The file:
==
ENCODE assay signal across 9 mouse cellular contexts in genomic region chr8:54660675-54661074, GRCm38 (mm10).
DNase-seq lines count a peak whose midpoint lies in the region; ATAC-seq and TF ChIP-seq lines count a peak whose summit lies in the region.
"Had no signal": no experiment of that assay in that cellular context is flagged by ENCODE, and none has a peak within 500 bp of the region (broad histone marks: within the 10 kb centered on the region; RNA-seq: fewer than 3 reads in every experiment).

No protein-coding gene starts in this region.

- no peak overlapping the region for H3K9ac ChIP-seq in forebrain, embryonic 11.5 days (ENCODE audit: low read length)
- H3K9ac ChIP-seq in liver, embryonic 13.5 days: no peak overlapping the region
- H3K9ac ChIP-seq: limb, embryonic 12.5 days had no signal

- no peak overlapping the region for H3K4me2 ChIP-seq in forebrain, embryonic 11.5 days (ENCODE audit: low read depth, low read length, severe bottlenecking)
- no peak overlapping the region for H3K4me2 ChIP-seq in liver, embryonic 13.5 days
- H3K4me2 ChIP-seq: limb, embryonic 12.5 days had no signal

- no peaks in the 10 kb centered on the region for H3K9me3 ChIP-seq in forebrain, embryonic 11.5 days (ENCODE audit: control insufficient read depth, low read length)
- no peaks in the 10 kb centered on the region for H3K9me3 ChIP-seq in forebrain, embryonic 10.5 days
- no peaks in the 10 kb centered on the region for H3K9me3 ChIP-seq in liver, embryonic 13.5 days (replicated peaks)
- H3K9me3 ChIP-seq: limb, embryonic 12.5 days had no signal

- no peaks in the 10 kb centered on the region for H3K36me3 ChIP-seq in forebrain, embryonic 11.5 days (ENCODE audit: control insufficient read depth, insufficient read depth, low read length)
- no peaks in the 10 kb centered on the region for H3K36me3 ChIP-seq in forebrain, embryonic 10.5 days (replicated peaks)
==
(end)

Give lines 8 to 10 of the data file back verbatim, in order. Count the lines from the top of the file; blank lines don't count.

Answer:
- no peak overlapping the region for H3K4me2 ChIP-seq in forebrain, embryonic 11.5 days (ENCODE audit: low read depth, low read length, severe bottlenecking)
- no peak overlapping the region for H3K4me2 ChIP-seq in liver, embryonic 13.5 days
- H3K4me2 ChIP-seq: limb, embryonic 12.5 days had no signal